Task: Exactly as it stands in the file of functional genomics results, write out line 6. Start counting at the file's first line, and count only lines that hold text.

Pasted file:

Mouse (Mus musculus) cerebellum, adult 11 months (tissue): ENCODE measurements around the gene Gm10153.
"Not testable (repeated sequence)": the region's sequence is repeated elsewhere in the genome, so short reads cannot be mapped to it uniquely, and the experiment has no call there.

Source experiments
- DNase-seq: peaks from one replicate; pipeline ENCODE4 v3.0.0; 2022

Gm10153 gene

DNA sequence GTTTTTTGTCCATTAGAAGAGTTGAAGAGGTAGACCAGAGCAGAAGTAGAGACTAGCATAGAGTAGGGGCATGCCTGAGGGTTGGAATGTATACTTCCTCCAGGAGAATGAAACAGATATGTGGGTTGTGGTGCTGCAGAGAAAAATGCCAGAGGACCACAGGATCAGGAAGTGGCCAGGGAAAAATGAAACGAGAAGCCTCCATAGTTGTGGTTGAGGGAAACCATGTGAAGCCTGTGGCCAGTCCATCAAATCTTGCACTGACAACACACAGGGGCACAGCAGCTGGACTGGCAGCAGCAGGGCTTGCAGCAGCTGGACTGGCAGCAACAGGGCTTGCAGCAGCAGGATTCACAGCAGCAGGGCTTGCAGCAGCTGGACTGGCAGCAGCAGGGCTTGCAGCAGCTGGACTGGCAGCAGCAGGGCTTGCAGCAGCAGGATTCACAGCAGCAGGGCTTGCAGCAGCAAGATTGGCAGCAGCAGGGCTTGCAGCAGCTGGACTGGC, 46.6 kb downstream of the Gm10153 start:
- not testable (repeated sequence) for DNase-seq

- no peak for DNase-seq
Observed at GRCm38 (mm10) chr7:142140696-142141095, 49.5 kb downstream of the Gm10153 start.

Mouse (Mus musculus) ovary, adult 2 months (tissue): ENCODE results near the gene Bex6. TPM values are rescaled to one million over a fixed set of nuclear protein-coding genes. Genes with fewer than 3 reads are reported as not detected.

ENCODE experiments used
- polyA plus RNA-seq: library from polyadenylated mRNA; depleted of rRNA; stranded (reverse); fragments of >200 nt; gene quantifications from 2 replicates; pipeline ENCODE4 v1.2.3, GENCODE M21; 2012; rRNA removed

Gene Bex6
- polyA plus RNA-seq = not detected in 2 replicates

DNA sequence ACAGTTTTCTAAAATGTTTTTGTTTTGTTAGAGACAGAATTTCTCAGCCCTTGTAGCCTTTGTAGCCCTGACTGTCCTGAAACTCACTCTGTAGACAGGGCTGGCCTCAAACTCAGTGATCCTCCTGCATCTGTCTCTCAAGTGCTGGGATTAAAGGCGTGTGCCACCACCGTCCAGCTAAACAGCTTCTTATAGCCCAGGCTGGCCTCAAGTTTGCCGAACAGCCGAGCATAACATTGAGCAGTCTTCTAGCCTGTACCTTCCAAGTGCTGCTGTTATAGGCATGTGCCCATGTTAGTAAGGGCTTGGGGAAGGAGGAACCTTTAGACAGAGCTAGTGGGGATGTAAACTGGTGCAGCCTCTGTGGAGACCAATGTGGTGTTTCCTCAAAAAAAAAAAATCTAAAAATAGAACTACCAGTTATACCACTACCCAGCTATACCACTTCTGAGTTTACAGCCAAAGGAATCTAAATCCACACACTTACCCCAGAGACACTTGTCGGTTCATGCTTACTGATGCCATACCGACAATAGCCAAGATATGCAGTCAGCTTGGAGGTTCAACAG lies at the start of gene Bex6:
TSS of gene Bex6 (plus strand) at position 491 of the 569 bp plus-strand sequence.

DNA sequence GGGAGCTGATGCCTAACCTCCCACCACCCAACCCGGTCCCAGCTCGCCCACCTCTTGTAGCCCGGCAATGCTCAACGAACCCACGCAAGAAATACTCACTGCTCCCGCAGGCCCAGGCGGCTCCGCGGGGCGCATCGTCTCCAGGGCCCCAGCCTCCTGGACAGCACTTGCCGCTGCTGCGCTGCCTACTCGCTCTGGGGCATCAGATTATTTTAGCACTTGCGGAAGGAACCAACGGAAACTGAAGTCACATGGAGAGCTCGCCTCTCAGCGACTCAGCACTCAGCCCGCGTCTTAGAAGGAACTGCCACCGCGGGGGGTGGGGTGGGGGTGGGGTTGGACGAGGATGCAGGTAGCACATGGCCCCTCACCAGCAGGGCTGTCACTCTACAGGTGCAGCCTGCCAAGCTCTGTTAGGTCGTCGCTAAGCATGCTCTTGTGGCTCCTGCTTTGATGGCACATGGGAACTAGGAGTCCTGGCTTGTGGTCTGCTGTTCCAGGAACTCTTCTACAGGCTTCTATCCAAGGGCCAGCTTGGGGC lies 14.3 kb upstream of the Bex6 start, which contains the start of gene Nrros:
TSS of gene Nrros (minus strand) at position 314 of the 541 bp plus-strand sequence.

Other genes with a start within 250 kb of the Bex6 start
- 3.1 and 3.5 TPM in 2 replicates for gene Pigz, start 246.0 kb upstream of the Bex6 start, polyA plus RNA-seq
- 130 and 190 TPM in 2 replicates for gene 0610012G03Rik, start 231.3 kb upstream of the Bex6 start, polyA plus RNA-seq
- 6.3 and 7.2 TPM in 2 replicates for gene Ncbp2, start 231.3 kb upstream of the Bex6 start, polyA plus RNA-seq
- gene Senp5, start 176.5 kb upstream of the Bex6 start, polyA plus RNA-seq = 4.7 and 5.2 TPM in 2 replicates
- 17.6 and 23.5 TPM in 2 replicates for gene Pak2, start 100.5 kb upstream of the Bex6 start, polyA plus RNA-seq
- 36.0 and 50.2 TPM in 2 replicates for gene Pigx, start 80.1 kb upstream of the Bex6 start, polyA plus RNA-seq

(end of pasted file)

DNA sequence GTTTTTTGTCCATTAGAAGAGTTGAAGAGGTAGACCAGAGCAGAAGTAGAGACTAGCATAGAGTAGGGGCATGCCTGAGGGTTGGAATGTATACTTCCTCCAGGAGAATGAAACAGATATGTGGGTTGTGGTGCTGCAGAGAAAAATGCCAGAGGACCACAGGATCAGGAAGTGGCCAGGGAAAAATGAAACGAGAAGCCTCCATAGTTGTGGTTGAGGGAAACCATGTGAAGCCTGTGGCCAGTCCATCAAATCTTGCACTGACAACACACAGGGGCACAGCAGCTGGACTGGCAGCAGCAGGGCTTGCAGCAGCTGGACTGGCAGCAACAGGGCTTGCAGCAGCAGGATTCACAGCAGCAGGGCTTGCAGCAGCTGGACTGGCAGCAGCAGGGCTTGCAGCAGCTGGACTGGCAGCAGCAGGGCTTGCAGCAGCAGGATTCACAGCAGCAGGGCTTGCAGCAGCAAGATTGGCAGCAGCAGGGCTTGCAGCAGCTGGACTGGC, 46.6 kb downstream of the Gm10153 start: